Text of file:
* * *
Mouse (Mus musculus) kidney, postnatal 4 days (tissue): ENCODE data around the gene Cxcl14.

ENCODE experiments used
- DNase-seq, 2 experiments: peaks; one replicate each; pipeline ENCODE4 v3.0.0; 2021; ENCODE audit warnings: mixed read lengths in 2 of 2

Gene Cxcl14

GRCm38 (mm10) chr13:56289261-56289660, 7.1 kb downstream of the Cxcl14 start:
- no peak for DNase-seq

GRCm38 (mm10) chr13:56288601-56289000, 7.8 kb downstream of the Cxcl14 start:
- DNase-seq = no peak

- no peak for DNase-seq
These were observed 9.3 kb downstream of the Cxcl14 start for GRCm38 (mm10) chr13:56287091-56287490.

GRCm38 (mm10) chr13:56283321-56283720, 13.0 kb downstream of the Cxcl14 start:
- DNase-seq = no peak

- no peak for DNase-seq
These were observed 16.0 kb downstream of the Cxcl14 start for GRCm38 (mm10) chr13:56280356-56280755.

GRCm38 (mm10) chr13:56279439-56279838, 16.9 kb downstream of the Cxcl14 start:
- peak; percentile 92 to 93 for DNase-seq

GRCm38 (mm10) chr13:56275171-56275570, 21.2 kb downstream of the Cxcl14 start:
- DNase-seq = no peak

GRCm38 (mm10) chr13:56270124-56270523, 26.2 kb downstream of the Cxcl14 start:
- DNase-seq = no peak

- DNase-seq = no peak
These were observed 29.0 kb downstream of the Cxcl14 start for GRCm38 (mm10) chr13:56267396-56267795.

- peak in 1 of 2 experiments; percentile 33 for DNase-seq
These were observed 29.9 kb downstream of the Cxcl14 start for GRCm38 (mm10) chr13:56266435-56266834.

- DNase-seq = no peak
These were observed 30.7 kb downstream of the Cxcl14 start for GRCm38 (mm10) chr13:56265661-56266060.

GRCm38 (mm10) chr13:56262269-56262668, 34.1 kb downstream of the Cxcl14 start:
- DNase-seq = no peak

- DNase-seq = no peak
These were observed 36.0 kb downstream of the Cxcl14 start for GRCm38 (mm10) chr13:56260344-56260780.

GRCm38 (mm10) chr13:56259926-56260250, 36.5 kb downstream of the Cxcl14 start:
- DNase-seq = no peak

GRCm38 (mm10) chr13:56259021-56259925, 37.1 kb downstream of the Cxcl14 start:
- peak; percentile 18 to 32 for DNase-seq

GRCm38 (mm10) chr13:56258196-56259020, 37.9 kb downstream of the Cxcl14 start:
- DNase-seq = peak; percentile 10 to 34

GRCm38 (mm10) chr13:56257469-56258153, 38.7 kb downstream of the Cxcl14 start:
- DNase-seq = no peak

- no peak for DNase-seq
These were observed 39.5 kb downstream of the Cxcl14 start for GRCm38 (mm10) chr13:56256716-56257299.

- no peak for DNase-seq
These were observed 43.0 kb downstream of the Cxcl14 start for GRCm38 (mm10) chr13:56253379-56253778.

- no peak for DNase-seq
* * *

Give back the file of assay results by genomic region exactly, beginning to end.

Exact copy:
Mouse (Mus musculus) kidney, postnatal 4 days (tissue): ENCODE data around the gene Cxcl14.

ENCODE experiments used
- DNase-seq, 2 experiments: peaks; one replicate each; pipeline ENCODE4 v3.0.0; 2021; ENCODE audit warnings: mixed read lengths in 2 of 2

Gene Cxcl14

GRCm38 (mm10) chr13:56289261-56289660, 7.1 kb downstream of the Cxcl14 start:
- no peak for DNase-seq

GRCm38 (mm10) chr13:56288601-56289000, 7.8 kb downstream of the Cxcl14 start:
- DNase-seq = no peak

- no peak for DNase-seq
These were observed 9.3 kb downstream of the Cxcl14 start for GRCm38 (mm10) chr13:56287091-56287490.

GRCm38 (mm10) chr13:56283321-56283720, 13.0 kb downstream of the Cxcl14 start:
- DNase-seq = no peak

- no peak for DNase-seq
These were observed 16.0 kb downstream of the Cxcl14 start for GRCm38 (mm10) chr13:56280356-56280755.

GRCm38 (mm10) chr13:56279439-56279838, 16.9 kb downstream of the Cxcl14 start:
- peak; percentile 92 to 93 for DNase-seq

GRCm38 (mm10) chr13:56275171-56275570, 21.2 kb downstream of the Cxcl14 start:
- DNase-seq = no peak

GRCm38 (mm10) chr13:56270124-56270523, 26.2 kb downstream of the Cxcl14 start:
- DNase-seq = no peak

- DNase-seq = no peak
These were observed 29.0 kb downstream of the Cxcl14 start for GRCm38 (mm10) chr13:56267396-56267795.

- peak in 1 of 2 experiments; percentile 33 for DNase-seq
These were observed 29.9 kb downstream of the Cxcl14 start for GRCm38 (mm10) chr13:56266435-56266834.

- DNase-seq = no peak
These were observed 30.7 kb downstream of the Cxcl14 start for GRCm38 (mm10) chr13:56265661-56266060.

GRCm38 (mm10) chr13:56262269-56262668, 34.1 kb downstream of the Cxcl14 start:
- DNase-seq = no peak

- DNase-seq = no peak
These were observed 36.0 kb downstream of the Cxcl14 start for GRCm38 (mm10) chr13:56260344-56260780.

GRCm38 (mm10) chr13:56259926-56260250, 36.5 kb downstream of the Cxcl14 start:
- DNase-seq = no peak

GRCm38 (mm10) chr13:56259021-56259925, 37.1 kb downstream of the Cxcl14 start:
- peak; percentile 18 to 32 for DNase-seq

GRCm38 (mm10) chr13:56258196-56259020, 37.9 kb downstream of the Cxcl14 start:
- DNase-seq = peak; percentile 10 to 34

GRCm38 (mm10) chr13:56257469-56258153, 38.7 kb downstream of the Cxcl14 start:
- DNase-seq = no peak

- no peak for DNase-seq
These were observed 39.5 kb downstream of the Cxcl14 start for GRCm38 (mm10) chr13:56256716-56257299.

- no peak for DNase-seq
These were observed 43.0 kb downstream of the Cxcl14 start for GRCm38 (mm10) chr13:56253379-56253778.

- no peak for DNase-seq